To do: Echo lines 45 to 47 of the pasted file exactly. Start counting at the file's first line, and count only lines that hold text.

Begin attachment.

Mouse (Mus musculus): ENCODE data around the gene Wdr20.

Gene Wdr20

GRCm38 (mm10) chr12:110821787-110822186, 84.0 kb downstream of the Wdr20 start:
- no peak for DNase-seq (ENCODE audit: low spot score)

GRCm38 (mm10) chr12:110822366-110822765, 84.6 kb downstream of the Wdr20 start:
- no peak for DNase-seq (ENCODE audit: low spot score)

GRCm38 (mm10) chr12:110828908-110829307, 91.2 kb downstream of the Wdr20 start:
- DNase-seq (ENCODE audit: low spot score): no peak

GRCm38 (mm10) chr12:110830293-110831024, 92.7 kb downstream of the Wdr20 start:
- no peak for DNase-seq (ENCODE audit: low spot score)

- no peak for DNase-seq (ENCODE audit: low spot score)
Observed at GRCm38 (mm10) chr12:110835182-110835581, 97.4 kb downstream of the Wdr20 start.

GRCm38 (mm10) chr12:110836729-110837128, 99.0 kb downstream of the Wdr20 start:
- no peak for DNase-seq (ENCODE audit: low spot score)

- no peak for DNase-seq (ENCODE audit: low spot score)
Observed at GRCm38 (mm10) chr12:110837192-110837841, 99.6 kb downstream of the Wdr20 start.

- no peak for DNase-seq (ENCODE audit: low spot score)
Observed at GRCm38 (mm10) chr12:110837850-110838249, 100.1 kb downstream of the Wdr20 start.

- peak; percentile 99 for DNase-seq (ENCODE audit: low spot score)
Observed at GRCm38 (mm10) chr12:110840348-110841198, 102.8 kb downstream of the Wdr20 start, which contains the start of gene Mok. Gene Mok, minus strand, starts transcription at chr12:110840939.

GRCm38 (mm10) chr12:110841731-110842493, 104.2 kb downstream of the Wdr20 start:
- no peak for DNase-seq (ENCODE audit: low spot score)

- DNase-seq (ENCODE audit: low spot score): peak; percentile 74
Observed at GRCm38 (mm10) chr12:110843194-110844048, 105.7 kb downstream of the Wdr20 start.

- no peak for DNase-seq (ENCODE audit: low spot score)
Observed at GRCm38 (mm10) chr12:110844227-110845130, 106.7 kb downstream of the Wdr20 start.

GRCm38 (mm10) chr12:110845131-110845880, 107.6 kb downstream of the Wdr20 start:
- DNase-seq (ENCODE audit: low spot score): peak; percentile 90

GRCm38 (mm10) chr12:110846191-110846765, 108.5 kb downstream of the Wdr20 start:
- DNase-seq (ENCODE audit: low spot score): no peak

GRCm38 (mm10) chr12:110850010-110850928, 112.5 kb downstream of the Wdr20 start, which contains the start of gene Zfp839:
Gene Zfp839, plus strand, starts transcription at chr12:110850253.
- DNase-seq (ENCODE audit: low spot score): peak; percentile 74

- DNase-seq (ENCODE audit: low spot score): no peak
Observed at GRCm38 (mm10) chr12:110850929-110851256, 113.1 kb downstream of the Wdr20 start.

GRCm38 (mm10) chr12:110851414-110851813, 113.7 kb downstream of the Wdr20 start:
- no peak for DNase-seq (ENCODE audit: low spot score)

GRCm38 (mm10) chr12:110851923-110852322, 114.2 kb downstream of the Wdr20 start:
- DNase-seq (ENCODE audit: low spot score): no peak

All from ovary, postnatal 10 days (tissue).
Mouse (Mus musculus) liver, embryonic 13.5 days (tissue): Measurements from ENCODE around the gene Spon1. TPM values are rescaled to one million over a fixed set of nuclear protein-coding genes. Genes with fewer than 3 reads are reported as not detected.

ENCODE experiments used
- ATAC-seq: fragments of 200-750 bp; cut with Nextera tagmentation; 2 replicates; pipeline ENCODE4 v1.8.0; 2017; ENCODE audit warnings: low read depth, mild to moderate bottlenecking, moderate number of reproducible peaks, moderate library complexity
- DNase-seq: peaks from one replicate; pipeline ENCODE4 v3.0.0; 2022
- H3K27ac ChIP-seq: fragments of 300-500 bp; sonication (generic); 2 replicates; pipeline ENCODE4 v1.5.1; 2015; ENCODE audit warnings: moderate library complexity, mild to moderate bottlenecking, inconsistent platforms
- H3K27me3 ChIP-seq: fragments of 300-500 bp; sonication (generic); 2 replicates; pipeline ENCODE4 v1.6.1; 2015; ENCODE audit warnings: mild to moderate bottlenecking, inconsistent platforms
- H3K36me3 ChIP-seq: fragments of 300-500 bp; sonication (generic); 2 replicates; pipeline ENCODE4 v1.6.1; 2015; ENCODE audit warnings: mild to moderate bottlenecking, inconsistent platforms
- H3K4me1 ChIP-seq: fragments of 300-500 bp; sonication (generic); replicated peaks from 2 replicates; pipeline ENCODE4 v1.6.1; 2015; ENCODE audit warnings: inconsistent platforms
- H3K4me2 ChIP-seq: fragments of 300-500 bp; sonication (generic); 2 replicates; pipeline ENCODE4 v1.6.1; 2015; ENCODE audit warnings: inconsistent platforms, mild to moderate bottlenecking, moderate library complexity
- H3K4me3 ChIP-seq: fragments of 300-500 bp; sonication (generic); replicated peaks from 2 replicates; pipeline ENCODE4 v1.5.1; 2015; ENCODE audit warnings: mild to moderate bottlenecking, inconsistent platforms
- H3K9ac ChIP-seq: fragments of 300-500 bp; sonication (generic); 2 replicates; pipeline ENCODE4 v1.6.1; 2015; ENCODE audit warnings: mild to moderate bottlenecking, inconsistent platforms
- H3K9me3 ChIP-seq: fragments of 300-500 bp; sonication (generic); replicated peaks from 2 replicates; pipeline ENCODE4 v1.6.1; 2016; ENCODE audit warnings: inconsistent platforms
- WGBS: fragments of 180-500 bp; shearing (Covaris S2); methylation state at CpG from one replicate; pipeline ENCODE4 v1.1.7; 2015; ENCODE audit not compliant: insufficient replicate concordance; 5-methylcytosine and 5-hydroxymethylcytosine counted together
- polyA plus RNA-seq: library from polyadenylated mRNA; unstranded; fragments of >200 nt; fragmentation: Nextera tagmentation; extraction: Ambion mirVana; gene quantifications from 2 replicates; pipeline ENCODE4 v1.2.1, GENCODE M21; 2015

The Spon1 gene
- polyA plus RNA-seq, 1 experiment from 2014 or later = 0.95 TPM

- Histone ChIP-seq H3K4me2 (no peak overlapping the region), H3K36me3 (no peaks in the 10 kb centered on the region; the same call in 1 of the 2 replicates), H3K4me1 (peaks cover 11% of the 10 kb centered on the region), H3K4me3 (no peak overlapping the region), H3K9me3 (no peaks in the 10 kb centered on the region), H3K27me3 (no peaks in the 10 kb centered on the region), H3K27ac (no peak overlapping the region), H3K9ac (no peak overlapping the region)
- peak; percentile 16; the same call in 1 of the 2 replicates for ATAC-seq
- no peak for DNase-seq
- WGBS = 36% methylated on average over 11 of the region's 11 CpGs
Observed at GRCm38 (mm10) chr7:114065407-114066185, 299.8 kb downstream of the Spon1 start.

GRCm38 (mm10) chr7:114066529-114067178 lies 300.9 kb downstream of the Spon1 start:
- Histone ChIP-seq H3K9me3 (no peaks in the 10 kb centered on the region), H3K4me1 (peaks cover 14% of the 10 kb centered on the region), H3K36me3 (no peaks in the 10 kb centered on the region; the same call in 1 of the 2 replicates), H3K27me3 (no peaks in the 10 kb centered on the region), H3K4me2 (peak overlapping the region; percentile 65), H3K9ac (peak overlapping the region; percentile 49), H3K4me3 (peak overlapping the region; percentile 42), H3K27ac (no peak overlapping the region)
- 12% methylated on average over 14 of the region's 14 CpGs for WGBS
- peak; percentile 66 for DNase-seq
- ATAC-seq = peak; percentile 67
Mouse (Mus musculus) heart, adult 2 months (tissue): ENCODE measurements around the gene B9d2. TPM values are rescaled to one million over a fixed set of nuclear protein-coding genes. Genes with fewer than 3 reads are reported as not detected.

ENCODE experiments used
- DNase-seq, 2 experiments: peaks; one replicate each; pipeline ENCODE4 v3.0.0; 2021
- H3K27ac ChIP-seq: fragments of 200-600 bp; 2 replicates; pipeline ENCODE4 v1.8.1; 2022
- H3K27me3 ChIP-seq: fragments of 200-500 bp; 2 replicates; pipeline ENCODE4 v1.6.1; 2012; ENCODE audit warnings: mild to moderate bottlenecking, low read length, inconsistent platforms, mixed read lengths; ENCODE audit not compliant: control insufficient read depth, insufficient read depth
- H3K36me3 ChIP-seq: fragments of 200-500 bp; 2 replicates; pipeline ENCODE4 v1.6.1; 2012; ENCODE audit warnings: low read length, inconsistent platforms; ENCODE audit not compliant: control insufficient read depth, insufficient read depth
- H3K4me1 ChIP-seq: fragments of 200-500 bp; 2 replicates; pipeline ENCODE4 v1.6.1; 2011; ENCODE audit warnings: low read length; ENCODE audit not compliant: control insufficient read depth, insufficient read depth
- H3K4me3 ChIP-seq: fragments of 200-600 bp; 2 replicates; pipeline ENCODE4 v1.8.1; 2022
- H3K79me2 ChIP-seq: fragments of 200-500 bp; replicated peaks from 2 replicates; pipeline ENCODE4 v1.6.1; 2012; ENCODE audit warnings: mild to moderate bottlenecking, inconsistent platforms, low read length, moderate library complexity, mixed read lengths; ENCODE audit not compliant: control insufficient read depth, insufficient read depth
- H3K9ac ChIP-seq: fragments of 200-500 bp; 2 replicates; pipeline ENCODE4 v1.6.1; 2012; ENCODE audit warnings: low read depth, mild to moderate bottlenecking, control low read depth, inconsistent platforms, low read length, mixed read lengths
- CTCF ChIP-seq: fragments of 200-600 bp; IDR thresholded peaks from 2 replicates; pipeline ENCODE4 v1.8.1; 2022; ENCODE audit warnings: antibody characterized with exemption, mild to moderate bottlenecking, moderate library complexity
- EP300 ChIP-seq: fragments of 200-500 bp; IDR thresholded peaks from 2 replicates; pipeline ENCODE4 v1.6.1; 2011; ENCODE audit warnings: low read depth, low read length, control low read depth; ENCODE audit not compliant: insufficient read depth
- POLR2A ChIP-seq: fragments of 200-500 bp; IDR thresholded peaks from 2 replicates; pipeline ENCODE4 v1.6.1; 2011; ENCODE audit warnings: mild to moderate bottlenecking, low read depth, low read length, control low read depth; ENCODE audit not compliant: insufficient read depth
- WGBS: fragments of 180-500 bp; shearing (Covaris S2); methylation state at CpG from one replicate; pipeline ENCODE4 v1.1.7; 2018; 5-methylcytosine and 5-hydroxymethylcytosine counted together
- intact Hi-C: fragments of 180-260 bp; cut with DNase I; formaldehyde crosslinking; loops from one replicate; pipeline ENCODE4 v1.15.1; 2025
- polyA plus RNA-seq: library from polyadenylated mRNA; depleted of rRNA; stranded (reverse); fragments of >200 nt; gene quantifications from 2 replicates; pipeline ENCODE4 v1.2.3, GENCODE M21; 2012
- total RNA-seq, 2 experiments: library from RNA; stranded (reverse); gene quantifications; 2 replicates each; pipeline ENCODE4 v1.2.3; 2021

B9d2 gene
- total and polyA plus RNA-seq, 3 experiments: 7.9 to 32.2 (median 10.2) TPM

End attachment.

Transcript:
- H3K27ac ChIP-seq: fragments of 300-500 bp; sonication (generic); 2 replicates; pipeline ENCODE4 v1.5.1; 2015; ENCODE audit warnings: moderate library complexity, mild to moderate bottlenecking, inconsistent platforms
- H3K27me3 ChIP-seq: fragments of 300-500 bp; sonication (generic); 2 replicates; pipeline ENCODE4 v1.6.1; 2015; ENCODE audit warnings: mild to moderate bottlenecking, inconsistent platforms
- H3K36me3 ChIP-seq: fragments of 300-500 bp; sonication (generic); 2 replicates; pipeline ENCODE4 v1.6.1; 2015; ENCODE audit warnings: mild to moderate bottlenecking, inconsistent platforms